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4 Signs of an Excellent Financial Modeler

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Excellent Financial Modeler

4 Signs of an Excellent Financial Modeler

“On a scale of 1 to 10, 10 being the best, how do you score yourself in Excel?”  Quite possibly the most common and sadly the least insightful technical question an interviewer can ask a job candidate.   Sweating candidates think to themselves, what does an 8 really mean? I’m good at corporate modeling, but weak in debt, am I a 5 then?  If I say 10 will they think I’m being arrogant?  If I say 0 is this interview over?

So, if we are to avoid useless questions like the one above, how can a person tell who is good at financial modeling?  The following four signs can help you figure it out:

I.  An Excellent Financial Modeler Knows How to Move Large Sets of Data

It’s typically telling when a person states that they know how to use the PV function in Excel, but is baffled by OFFSET, INDEX, or MATCH.  While PV is a good function to know, the lack of knowing the other three functions means that the person is purely an academic with little practical modeling experience.  When a person has to roll their sleeves up and dig into manipulating or building a financial model they find themselves needing to reorganize large data blocks or referencing specific data from a block based on select criteria.  A financial modeler with some experience will have used VLOOKUP or HLOOKUP, while those with more complex models will have inevitably had to learn OFFSET, INDEX, and MATCH.  Look out for people who can properly explain data moving functions.

II.  An Excellent Financial Modeler Prefers Less Complex Functions and Formulas

Whether a single function, a formula, or a workbook, excellent financial modelers like to keep it simple.  Take the task of determining whether there is enough cash to pay an expense.  Imagine if one had $20 to pay a $30 expense, what function should they use?  Some like to use IF functions where they test whether they have enough cash:  =IF(Cell with $20 available >= Cell with $30 expense, Then Return $30 expense payment, Or Else $20 available).  But why make it so complicated?  Some will use MIN(Cell with $20 available, Cell with $30 expense).  Knowing how to simplify means the modeler truly understands the concepts.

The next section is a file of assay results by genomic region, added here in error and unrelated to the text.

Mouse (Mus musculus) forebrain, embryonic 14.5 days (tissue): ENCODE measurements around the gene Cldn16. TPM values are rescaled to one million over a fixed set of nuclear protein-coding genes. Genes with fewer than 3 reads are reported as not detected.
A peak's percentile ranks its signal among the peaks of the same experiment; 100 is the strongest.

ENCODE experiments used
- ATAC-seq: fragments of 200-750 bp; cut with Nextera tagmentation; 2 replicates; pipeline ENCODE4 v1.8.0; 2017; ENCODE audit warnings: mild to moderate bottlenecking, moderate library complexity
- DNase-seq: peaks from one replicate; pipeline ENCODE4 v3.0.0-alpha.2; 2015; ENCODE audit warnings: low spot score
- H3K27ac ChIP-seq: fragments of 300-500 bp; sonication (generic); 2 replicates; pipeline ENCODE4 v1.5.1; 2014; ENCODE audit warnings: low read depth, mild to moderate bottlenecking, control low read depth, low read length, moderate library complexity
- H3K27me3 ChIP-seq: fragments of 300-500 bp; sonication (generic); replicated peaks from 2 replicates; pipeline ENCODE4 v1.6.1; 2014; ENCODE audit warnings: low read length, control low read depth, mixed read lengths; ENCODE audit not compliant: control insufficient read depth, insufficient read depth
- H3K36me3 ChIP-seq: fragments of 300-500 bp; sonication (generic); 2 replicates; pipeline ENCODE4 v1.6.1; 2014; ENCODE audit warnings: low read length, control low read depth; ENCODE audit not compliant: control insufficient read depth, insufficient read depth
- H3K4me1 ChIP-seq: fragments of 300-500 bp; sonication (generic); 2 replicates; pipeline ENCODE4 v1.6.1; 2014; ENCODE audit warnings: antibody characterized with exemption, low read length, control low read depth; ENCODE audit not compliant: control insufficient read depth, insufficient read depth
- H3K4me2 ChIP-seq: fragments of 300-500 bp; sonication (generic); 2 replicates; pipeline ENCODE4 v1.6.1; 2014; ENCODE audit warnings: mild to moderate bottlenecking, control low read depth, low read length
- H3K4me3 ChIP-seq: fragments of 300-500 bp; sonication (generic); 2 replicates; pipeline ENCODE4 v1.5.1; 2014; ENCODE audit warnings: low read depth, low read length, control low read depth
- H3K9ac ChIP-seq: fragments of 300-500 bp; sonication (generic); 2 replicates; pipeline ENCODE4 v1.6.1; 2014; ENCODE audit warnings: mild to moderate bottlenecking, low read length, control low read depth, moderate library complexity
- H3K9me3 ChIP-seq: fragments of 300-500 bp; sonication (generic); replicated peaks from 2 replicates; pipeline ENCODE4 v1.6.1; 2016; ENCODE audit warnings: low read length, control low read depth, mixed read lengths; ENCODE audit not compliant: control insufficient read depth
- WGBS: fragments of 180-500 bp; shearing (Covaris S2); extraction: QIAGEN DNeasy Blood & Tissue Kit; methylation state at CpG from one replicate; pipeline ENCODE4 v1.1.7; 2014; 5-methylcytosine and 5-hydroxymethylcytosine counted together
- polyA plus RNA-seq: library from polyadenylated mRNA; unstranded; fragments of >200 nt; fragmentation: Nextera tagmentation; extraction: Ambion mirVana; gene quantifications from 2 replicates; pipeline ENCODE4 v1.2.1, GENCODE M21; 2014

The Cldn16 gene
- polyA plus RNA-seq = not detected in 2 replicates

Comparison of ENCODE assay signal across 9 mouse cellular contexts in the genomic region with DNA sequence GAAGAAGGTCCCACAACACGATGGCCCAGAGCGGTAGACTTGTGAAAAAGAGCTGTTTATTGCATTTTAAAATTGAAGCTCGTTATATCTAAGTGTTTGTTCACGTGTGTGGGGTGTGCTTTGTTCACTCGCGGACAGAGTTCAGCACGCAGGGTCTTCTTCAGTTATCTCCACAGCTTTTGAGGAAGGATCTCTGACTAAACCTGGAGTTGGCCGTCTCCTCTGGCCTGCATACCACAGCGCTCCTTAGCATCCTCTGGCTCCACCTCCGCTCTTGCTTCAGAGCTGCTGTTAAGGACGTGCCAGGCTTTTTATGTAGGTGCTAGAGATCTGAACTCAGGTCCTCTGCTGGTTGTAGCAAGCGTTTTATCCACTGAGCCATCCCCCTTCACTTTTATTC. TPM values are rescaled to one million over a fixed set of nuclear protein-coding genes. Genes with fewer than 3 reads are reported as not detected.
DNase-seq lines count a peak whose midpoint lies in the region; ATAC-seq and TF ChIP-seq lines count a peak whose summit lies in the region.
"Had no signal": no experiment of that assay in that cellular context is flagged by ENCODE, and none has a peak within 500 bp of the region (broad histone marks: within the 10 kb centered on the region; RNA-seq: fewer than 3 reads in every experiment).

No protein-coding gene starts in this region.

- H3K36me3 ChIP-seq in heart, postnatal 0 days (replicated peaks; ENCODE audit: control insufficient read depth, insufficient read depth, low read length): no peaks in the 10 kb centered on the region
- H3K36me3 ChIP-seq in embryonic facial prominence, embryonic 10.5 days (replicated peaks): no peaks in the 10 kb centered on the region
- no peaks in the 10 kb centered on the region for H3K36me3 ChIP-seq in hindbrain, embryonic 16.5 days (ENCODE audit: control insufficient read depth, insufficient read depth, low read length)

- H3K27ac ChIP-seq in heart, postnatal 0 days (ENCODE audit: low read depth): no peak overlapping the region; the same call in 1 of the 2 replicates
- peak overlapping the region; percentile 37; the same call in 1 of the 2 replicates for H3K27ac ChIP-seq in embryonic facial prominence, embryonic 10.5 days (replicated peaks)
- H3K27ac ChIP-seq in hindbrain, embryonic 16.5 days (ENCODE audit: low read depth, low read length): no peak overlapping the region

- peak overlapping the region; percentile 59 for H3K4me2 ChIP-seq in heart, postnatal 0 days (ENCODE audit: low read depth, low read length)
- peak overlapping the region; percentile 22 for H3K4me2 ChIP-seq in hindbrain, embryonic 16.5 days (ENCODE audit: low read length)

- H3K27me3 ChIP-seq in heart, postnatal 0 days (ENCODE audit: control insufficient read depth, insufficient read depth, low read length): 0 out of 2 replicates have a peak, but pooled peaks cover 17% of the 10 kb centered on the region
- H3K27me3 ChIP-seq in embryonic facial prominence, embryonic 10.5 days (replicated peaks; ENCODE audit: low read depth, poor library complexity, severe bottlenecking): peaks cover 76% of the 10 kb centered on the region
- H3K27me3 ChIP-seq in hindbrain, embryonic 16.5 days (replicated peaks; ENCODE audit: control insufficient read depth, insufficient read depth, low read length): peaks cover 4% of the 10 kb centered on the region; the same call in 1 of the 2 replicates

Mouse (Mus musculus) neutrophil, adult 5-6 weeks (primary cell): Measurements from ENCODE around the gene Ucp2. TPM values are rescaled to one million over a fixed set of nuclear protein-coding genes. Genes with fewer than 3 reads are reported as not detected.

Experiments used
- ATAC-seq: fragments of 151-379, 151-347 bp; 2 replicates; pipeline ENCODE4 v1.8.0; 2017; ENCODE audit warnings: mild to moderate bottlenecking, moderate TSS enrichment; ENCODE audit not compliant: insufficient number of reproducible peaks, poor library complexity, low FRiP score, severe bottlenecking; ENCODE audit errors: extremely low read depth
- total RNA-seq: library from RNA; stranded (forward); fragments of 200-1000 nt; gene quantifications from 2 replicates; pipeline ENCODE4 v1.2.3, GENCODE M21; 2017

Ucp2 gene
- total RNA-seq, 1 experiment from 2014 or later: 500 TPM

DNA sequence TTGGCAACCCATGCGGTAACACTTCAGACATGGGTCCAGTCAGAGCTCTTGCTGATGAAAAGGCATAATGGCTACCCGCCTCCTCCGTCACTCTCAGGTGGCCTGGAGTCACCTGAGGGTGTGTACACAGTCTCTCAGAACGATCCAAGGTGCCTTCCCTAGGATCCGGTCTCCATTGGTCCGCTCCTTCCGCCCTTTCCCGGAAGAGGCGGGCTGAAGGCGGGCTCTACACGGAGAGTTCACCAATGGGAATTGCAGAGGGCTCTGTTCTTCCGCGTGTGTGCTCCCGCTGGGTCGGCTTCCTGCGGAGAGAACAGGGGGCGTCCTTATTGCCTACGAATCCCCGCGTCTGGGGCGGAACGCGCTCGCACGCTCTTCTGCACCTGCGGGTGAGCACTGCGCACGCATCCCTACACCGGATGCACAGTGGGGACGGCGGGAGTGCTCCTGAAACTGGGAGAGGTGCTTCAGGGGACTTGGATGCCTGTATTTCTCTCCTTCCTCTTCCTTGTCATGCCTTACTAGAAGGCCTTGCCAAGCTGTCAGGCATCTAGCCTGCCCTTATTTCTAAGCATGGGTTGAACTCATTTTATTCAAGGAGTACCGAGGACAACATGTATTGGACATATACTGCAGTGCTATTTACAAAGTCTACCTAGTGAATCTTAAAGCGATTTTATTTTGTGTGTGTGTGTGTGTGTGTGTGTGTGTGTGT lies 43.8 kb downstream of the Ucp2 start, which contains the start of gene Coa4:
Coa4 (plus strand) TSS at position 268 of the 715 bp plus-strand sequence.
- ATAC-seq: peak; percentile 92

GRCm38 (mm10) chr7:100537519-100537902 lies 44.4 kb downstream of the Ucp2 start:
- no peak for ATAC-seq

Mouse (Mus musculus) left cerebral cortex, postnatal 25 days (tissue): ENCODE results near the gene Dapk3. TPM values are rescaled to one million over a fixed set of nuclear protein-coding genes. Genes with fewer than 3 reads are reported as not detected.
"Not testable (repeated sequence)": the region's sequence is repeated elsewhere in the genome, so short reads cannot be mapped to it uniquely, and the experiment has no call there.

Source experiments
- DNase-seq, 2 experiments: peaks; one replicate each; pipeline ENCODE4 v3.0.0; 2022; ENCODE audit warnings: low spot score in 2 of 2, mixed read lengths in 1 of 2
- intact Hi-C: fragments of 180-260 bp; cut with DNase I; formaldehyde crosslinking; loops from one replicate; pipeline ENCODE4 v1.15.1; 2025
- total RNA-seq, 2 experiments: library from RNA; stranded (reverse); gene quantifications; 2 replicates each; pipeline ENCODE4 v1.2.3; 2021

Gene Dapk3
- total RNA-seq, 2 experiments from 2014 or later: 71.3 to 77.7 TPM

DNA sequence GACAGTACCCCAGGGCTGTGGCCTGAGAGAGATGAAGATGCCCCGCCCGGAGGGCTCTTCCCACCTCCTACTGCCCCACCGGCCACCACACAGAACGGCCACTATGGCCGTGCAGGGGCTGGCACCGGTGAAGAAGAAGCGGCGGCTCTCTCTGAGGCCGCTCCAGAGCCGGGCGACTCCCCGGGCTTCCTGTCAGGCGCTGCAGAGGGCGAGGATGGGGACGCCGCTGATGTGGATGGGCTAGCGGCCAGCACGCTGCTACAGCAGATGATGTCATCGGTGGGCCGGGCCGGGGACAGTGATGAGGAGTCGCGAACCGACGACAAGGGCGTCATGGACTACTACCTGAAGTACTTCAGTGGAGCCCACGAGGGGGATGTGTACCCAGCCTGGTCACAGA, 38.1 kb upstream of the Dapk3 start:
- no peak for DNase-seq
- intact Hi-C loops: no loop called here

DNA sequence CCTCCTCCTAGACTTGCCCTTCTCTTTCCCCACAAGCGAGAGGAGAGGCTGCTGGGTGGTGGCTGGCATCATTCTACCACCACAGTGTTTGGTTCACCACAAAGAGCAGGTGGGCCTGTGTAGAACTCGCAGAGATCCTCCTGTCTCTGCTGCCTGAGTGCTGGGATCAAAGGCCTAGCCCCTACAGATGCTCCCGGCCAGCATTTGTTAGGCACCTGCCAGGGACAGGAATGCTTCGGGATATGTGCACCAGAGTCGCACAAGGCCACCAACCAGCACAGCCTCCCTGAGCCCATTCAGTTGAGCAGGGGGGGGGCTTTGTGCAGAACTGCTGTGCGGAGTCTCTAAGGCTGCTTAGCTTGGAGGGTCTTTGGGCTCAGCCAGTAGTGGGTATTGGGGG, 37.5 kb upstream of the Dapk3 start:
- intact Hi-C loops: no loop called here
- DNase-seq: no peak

Similarly, formulas should be broken down into multiple cells rather than a single cell with lines and lines of syntax.  Not only is it error prone to build such long formulas, but it is extremely time consuming and frustrating for others to read and assess.

III.  An Excellent Financial Modeler Creates Clear and Meaningful Outputs

It’s truly a shame when you come across an accurate, elegant model that has very poorly designed outputs.  General users and management will discount the results and not spend much time with it.  An excellent financial modeler knows that the reason Excel is used so widely is not because of its computing power nor its ability to work with large data sets, but because it is an agreed upon medium in the finance world that has smartly packaged the ability to create and use financial models in a graphical and intuitive manner.  Excellent financial modelers apply the same theory to their models.

IV.  An Excellent Financial Modeler Builds in Integrity Tests

The worst financial modeler is one that builds a seemingly complex model quickly and uses it for analysis after analysis, only to realize a long time later that there were numerous errors in the model.  Excellent financial modelers know more than just how to use a program; they mesh theory with functionality.  Those modelers build tests in throughout their model that check if the calculations are doing what they should be doing.  For instance, some of the more common checks can include:

a.  Cash In vs. Cash Out: is the cash that is generated in the model accounted for by a use?

b.  Balanced Balance Sheet: do assets equal liabilities plus equity?

c.  Debt Amortization: do liabilities pay down to zero by viagra for fun the end of their tenor?

Knowing what to look for and implementing little tests along the way is a sign of a seasoned financial modeler.

While there are undoubtedly many more traits of good financial modelers and employees as a whole, this list gives a sense of what to look out for.  Enstruct was founded a decade ago to ensure that companies develop their technical talent and has recently begun to revolutionize how candidates and existing employees are tested for their technical abilities and potential.  If this interests you visit